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BMBF Funds Collaboration with Philipp Stockhammer

Mar 12, 2015

What did the early Celts use Greek pottery for? A collaboration of researchers from Baden-Württemberg will study Greek ceramic imports and their meaning for the early Celts in their project “BEFIM – Meanings and Functions of Mediterranean Imports in Early Celtic Central Europe”. BEFIM was awarded almost 1.3 Mio. € by the German Ministry of Education and Research (BMBF) until 2018. It is directed among others by Dr. Philipp W. Stockhammer (Heidelberg).

What was the reason behind the importation of large numbers of feasting dishes and wine amphorae from the Mediterranean to the early Celtic regions north of the Alps between the 7th and 5th century BC? For a long time, researchers explained this southern import as the desire of Celtic elites in Southwestern Germany, Switzerland and Eastern France, to imitate Mediterranean feasting practices. The researchers of BEFIM question this notion. They analyse how Celtic communities used these Mediterranean imports north of the Alps – whether they really wanted to imitate Mediterranean feasting practices or in contrast, whether they used these foreign objects as part of their own local practices. They will apply a combined multidisciplinary approach to assess the archaeological context of the imported vessels with use wear analysis of their interior surfaces, and characterisation of absorbed lipid residues which may reveal traces of foods and beverages consume in the past. This will enable them to understand how foreign and local vessels were being used by the local elites and other groups of the population. Hence, was for example, Mediterranean grape wine being consumed from these drinking vessels, or was locally produced honey mead? BEFIM focuses on those transformative processes, in which formerly foreign objects become part of one’s own cultural traditions, perhaps taking on different functions and new meanings. Intercultural encounters have always had a crucial transformative power – not only in the present, but also in the past – and objects from afar had an essential role in these dynamics.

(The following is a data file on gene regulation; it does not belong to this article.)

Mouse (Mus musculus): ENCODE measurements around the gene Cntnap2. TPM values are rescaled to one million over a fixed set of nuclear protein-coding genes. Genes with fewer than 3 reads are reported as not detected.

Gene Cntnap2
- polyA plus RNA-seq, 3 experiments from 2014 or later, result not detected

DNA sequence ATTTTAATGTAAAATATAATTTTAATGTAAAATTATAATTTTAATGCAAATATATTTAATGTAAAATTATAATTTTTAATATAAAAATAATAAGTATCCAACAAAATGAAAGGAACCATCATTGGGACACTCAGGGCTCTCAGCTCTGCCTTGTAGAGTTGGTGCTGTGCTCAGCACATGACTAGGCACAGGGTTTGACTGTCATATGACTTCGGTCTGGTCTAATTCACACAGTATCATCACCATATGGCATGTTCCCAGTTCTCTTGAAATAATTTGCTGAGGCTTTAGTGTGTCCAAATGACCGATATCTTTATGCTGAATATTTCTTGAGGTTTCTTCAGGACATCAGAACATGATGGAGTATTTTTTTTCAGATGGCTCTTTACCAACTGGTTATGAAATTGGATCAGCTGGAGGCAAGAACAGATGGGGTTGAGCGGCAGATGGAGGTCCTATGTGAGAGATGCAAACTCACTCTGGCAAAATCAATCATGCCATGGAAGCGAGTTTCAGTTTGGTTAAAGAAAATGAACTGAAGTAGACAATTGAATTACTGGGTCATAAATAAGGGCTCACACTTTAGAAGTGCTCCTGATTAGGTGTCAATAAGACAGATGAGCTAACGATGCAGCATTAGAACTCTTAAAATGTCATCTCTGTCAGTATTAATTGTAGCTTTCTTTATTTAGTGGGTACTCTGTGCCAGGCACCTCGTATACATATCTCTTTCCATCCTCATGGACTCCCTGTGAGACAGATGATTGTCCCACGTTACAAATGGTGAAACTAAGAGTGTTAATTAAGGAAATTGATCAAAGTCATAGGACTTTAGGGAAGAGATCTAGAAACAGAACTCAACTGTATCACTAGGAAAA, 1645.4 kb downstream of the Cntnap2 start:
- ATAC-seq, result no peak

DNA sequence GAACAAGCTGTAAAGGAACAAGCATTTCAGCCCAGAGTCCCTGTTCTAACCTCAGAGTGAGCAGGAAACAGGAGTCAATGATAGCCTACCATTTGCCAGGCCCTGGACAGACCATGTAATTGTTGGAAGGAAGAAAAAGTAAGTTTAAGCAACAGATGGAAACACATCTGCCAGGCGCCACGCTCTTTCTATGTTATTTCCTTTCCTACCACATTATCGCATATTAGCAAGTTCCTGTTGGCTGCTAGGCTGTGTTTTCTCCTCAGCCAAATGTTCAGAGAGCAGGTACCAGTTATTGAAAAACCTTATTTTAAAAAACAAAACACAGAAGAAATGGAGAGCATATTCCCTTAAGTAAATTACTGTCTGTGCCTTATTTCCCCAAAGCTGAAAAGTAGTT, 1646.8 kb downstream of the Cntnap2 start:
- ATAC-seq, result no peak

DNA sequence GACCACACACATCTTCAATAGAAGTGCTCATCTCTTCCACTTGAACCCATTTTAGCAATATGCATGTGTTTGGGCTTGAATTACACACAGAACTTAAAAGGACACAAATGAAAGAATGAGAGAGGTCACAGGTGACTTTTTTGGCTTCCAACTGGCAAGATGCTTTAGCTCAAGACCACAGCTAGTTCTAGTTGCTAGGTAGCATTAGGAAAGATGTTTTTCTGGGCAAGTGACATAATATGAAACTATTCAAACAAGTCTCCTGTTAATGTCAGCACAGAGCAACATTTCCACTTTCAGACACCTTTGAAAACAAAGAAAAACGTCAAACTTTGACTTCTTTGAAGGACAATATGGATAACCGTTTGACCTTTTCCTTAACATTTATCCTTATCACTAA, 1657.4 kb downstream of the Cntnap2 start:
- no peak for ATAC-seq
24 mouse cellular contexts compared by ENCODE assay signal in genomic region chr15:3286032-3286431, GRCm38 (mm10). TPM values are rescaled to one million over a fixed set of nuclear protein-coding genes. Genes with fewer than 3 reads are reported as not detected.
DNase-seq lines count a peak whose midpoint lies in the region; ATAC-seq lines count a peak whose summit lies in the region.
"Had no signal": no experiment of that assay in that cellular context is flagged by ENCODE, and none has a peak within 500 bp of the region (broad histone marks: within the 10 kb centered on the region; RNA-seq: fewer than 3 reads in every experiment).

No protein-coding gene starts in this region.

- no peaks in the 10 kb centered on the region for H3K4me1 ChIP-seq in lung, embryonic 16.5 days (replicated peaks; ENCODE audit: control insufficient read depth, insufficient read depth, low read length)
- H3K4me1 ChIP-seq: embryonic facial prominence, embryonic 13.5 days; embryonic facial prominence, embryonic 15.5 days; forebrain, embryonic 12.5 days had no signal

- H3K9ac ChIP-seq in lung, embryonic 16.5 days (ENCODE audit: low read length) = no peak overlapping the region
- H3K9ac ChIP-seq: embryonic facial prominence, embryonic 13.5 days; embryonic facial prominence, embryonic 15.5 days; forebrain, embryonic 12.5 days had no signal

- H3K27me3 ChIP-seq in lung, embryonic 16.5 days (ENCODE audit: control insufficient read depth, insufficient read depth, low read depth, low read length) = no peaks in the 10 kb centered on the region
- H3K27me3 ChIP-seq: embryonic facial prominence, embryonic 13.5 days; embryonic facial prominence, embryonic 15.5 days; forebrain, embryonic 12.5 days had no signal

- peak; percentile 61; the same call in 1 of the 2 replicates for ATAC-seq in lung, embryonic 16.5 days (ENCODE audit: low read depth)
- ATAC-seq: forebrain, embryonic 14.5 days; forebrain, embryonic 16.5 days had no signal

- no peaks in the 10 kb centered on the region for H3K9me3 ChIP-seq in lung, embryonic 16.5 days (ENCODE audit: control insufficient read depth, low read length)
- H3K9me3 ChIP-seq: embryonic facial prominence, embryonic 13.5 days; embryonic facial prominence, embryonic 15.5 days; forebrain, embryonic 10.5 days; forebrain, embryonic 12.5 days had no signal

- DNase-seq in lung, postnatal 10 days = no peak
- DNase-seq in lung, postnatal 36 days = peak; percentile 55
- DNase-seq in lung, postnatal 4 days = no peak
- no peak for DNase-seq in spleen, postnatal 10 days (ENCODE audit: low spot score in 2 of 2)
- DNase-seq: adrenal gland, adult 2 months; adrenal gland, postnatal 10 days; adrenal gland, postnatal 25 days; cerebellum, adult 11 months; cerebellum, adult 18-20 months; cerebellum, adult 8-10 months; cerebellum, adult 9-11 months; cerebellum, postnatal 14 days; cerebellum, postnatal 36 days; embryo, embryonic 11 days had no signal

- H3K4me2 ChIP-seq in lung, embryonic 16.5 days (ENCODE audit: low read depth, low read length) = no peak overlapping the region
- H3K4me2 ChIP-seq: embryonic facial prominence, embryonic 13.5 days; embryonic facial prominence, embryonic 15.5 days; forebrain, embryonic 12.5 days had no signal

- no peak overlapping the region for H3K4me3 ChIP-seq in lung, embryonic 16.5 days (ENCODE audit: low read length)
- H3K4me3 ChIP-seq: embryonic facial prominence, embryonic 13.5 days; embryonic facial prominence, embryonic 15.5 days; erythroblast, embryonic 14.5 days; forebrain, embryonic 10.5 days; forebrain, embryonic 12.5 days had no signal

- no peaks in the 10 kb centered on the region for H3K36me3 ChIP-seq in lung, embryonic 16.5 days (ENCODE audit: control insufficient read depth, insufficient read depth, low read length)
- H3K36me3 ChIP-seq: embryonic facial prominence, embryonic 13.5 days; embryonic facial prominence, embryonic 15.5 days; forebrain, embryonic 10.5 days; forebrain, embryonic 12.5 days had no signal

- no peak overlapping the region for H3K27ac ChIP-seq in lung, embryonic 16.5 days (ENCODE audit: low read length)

The BEFIM collaboration is directed by Philipp W. Stockhammer (Heidelberg University) together with Cynthianne Debono Spiteri (University of Tübingen), Dirk Krausse (State Heritage Authority Baden-Württemberg) and Thomas Hoppe (Landesmuseum Württemberg). It is funded by the German Federal Ministry for Education and Research (BMBF) in the framework of the funding focus “The Language of Objects”.

Dr. Philipp W. Stockhammer is head of the project MC8.2 "Innovation Management" at the Cluster "Asia and Europe" and Junior Fellow at the Heidelberg Centre for Transcultural Studies.

Visit the project website


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